The Commission adopted 15.12.20 a proposal to revise the EEA rules on Trans-European Networks for Energy (the TEN-E Regulation) to better support the modernisation of Europe’s cross-border energy infrastructure. The Commission’s proposal includes: (i) an obligation for all projects to meet mandatory sustainability criteria and to follow the ‘do no harm’ principle; (ii) an update of the infrastructure categories eligible for support through the TEN-E policy, ending support for oil and natural gas infrastructure; (iii) a new focus on offshore electricity grids with provisions facilitating more integrated onshore and offshore infrastructure planning and implementation through the introduction of offshore one-stop-shops; (iv) a new focus on hydrogen infrastructure including transport and certain types of electrolysers; (v) upgraded rules to promote the uptake of smart electricity grids to facilitate rapid electrification and scale up renewable electricity generation; (vi) new provisions on smart grid investments for integrating clean gases (like biogas and renewable hydrogen) into the existing networks; (vii) continued attention to the modernisation of electricity grids and storage and carbon transportation networks; (viii) new provisions on support for projects connecting the EEA with third countries (Projects of Mutual Interest or PMIs) that demonstrate their contribution to overall energy and climate objectives in terms of security of supply and decarbonisation; (ix) a revised governance framework to enhance the infrastructure planning process and ensure it is aligned with climate goals and energy system integration principles, through increased stakeholder involvement throughout the process, a reinforced role of the EU Agency for the Cooperation of Energy Regulators (ACER) and improved oversight by the Commission; (x) measures to simplify administrative procedures, accelerating project implementation, shortening permitting procedures for PCIs to avoid delays in projects that facilitate the energy transition, and strengthening transparency and participation in consultations. Visit the proposal here.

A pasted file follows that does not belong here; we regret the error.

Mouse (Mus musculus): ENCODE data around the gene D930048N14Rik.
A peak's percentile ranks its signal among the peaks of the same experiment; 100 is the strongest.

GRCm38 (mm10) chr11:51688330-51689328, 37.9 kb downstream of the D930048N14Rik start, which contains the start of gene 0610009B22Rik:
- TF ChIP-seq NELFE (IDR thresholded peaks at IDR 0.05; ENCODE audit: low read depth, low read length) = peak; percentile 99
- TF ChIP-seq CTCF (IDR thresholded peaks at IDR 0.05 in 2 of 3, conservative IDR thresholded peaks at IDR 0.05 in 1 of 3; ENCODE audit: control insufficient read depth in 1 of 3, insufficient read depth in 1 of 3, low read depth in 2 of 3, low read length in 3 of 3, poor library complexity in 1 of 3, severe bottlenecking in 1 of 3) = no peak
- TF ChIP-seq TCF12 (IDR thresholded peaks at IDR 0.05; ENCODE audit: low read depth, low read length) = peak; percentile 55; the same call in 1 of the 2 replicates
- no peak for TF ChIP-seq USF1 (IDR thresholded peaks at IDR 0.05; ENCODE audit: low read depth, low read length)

General updates